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Aerospace Engineers

At a Glance

  • Design components for aircraft, spacecraft, and weapons
  • Use CAD (computer-aided design) programs
  • Specialize in an area of design or type of aircraft
  • Often work for NASA or the Department of Defense
  • Have a bachelor's degree (many have a master's degree)
  • May need a license

Career summary

Aerospace engineers design, test, and construct parts for aircraft, spacecraft, and weapons.

#no alternate titles or additions from 2412 Aerospace Engineers

Aerospace engineers may specialize in the following areas:

They may also specialize in one type of aerospace craft such as:

Aerospace engineers use computer-aided design (CAD) systems to design, test, and modify aircraft and spacecraft. When a design is complete, engineers develop a model or prototype.

To test, aerospace engineers conduct operational, environmental, or stress tests. They compare the results with industry standards, environmental laws, and customer needs. They may change designs to improve speed or reduce pollution.

They estimate cost, environmental impact, and time needed to complete the project. Engineers may also manage production of the aircraft or spacecraft.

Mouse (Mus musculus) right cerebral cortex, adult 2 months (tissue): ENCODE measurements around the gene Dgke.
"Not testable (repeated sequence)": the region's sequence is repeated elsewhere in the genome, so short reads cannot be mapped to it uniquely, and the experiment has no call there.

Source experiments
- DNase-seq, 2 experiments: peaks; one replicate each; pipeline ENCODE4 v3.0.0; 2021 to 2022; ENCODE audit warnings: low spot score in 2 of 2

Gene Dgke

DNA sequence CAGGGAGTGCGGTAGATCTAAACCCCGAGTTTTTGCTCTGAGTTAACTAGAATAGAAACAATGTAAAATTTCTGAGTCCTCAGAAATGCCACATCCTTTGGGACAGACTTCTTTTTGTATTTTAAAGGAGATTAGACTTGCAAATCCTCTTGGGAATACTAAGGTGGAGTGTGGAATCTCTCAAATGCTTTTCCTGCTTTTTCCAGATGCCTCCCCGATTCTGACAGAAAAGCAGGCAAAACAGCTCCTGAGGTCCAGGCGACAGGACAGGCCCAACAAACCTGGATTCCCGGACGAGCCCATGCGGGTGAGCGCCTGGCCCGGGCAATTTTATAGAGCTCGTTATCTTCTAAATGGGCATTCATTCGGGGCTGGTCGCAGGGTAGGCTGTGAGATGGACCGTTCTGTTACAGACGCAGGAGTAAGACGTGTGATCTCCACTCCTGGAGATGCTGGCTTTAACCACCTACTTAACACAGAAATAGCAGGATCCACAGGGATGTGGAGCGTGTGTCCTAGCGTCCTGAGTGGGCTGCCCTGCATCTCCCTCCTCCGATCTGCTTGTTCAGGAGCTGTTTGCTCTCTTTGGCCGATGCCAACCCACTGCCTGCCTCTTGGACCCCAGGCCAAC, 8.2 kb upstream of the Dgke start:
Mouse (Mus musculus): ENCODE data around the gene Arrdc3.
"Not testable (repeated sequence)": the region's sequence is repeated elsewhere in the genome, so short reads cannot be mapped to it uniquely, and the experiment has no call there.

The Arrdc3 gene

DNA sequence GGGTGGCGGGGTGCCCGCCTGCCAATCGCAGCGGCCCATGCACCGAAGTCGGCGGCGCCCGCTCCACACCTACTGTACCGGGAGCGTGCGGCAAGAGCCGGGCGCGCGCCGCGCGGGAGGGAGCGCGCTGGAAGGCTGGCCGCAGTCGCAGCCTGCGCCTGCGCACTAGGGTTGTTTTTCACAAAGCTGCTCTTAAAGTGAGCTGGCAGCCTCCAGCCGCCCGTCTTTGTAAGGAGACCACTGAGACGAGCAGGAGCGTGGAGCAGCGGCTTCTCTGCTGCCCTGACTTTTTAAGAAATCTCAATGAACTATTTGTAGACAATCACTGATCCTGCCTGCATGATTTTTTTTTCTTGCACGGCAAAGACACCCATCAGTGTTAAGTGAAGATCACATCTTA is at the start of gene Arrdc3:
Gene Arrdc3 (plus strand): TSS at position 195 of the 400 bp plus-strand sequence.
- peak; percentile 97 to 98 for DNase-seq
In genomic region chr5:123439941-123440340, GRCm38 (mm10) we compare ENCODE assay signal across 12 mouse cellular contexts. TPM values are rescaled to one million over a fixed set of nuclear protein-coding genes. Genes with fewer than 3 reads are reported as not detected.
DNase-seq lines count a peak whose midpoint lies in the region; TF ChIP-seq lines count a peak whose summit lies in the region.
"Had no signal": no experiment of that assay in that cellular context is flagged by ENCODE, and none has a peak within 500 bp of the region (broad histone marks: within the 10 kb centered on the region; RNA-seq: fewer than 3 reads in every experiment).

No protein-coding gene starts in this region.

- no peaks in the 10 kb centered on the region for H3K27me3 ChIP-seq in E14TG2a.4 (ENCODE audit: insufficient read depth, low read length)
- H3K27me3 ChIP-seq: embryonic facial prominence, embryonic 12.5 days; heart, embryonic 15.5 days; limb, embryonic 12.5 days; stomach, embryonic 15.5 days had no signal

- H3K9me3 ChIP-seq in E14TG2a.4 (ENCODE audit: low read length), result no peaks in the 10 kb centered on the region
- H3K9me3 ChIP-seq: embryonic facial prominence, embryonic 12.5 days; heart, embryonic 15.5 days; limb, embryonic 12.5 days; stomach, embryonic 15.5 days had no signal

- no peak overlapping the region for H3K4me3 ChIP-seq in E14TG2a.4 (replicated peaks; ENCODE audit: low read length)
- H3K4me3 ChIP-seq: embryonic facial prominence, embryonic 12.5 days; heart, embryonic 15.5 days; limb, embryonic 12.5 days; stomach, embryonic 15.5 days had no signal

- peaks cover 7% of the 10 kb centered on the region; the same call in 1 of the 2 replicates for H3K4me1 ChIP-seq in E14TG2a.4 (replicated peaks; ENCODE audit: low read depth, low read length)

They write handbooks to explain the equipment and troubleshoot equipment problems. They also write reports and keep detailed records.

There are two types of aerospace engineers. Aeronautical engineers work on aircraft that stay inside the Earth's atmosphere. Astronautical engineers work on spacecraft that travel outside the Earth's atmosphere.

Some engineers create new products or systems to reduce the impact of aircraft on the environment. For example, they test biofuels for use in aircraft engines. They may also invent new materials to reduce weight and fuel use.

Related careers

This career is part of the Science, Technology, Engineering, and Mathematics cluster of careers.

Related careers include:

Military careers

Job duties

Task list

The following list of tasks is specific to aerospace engineers.

Common work activities

Aerospace engineers perform the following tasks. These tasks are common to many careers.

Work requirements

Working conditions

In a typical work setting, aerospace engineers:

Interpersonal relationships

Physical work conditions

Work performance